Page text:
The Swedish gifted doctoral programme and The Nordic Network for Gifted Education

The Swedish gifted doctoral programme and The Nordic Network for Gifted Education

The Swedish gifted doctoral programme and The Nordic Network for Gifted Education

Symposium248Elisabet Mellroth, City of Karlstad, Karlstad University, Sweden; Helen Brink, Karlstad University, Sweden; Jóhann Örn Sigurjónsson, University of Iceland, Iceland

MississippiSat 09:00 - 10:30


This symposium aims to spread knowledge from two relatively new initiatives within gifted education from the Nordic countries, Denmark, Finland, Island, Norway and Sweden. A Swedish doctoral programme on gifted education that started in the end of 2021 that aims to develop knowledge on gifted education related to the Swedish education system. Ten doctoral students will focus their research on education of gifted students in Swedish pre-school, primary and secondary school. The doctoral students will cover a wide range of areas and subjects such as for example language, sports, digital competence, dyslexia, and mental health in pupils. Methodologically there will be both quantitative and qualitative studies. The doctoral students will build capacity for gifted students needs in the Swedish education system. Professor Valerie Margrain at Karlstad University lead the doctoral programme in collaboration with Associated professor Johanna Lundqvist at Mälardalen University and Professor Mara Westling Allodi at Stockholm University, the program is founded by the Swedish Research Council. In this symposium we get the opportunity to listen and discuss the research plans of one of the doctoral students.In parallel with the development of the doctoral program, researchers in the Nordic countries found a need to create a Nordic network. The Nordic countries have similar education system and in many ways similar culture and traditions, in addition all Nordic countries are relatively small countries which makes collaboration extra important. The aim with the Nordic Network for Gifted Education (NNGE) is to connect and support Nordic researchers in the field of gifted education. In addition, the network aims to find and nurture research on gifted education that spans over some or all of the Nordic countries. An important part will for example be to apply for funding. We expect the researchers in the network to develop important research on gifted education that fits into the inclusive school systems in the Nordic countries. An important goal is that the results will help to improve practice to better embrace gifted pupils learning needs. Since this network is relatively new, cross-country projects are still not started, but sharing Nordic research in the network is another important aim. In this symposium two separate research projects are presented one ongoing Swedish project in mathematics at upper secondary and one that through a literature review presents current opportunities and possible future directions for gifted and talented students in Iceland.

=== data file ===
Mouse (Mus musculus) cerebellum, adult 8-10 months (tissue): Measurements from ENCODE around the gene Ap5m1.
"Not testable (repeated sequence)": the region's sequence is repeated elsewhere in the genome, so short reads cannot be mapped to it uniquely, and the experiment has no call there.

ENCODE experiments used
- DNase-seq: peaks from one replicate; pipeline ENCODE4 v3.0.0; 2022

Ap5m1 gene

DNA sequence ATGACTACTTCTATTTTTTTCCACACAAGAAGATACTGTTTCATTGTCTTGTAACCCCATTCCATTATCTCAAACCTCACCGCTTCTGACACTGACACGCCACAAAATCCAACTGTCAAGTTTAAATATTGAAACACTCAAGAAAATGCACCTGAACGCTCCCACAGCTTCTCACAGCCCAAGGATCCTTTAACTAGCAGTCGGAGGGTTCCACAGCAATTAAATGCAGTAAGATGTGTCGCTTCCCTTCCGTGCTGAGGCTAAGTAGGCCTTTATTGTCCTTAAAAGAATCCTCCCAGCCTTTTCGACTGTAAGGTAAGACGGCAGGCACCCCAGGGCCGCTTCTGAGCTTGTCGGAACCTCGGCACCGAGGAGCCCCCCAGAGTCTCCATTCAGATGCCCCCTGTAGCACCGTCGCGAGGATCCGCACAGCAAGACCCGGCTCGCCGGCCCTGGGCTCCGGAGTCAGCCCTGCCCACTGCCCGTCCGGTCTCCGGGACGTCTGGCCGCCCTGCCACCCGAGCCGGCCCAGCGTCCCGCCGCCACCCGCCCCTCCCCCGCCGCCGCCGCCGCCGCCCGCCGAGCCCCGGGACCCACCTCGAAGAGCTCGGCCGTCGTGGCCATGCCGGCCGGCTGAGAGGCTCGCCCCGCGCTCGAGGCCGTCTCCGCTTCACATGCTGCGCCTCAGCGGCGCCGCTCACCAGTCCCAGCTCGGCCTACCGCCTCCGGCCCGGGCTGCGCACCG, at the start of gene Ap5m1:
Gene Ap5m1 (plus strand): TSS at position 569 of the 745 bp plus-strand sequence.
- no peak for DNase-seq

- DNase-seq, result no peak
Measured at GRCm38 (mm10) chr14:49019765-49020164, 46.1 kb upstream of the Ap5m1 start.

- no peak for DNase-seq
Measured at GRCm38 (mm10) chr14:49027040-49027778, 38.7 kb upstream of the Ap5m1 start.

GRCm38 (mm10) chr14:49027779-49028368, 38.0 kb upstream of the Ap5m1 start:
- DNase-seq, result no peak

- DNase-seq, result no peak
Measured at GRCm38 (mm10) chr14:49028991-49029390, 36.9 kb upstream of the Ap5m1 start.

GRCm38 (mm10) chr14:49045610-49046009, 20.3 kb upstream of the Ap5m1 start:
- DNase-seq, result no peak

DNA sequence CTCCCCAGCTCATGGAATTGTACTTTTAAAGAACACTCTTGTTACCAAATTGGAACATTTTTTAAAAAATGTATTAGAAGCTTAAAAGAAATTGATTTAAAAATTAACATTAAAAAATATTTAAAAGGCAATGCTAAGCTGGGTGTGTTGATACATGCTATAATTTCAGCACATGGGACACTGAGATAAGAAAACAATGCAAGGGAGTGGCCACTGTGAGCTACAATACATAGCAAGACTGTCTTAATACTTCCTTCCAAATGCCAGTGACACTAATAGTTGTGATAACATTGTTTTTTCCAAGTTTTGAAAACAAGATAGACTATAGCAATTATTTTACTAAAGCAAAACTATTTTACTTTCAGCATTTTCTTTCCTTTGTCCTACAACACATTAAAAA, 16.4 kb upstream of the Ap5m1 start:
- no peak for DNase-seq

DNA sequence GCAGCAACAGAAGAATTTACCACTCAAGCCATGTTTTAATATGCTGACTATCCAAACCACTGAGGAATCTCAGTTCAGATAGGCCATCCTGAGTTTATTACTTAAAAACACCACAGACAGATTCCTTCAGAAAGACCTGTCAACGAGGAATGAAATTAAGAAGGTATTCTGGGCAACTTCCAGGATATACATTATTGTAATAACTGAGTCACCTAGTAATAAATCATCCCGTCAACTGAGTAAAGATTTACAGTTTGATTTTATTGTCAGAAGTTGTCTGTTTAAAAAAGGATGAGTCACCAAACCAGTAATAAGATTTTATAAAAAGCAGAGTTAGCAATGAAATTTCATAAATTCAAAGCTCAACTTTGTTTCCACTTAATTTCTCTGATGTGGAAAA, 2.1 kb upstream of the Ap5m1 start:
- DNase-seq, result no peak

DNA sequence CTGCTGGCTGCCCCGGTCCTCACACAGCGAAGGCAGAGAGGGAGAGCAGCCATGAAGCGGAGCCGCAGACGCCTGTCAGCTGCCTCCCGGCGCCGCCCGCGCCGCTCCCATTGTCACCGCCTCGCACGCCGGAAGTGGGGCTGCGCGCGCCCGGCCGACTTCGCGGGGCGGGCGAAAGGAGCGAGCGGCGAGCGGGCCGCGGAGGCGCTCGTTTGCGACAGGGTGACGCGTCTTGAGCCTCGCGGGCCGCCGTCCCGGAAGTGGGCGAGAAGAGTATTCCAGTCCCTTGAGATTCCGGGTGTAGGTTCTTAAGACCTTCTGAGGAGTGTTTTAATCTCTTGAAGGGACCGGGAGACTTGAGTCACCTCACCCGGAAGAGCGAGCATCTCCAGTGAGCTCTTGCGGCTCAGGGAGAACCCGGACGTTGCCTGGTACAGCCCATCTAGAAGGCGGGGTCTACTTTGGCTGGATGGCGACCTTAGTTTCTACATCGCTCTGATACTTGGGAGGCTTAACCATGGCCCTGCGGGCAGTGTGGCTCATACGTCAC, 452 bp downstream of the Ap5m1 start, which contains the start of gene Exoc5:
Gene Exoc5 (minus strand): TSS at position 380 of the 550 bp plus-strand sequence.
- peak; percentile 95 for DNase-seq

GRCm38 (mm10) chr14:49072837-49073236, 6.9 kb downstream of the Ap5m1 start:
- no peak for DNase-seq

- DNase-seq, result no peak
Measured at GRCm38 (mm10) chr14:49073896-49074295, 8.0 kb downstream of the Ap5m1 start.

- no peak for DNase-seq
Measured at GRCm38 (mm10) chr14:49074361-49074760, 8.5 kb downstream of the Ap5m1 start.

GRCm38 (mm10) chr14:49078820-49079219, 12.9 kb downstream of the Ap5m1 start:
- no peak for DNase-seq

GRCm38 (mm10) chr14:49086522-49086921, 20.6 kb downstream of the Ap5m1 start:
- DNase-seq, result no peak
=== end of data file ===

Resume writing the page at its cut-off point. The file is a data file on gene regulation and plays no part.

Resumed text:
Presentation 1: Digital design tools in gifted students technology education

Author: Helen Brink, Karlstad University
It is common to teach about design and product development using digital design tools when teaching technology in lower secondary school in Sweden, and all students are supposed to develop digital competence. Digital design tools enable differentiated teaching and it is important to learn more about this, especially regarding gifted students.The aim of this study is to develop knowledge about teaching design and product development to gifted students, and to explore if and how digital design tools can stimulate and challenge these students. The study also aims to identify important features regarding gifted students’ technology education, of use for both teachers and teacher educators.The study is planned as a design study where researcher and teachers together develop and analyze the teaching. It is expected that the result of the study can be used to guide teachers in technology to better include their gifted students in learning, the results are also expected to increase the knowledge base of differentiated teaching in technology in inclusive settings.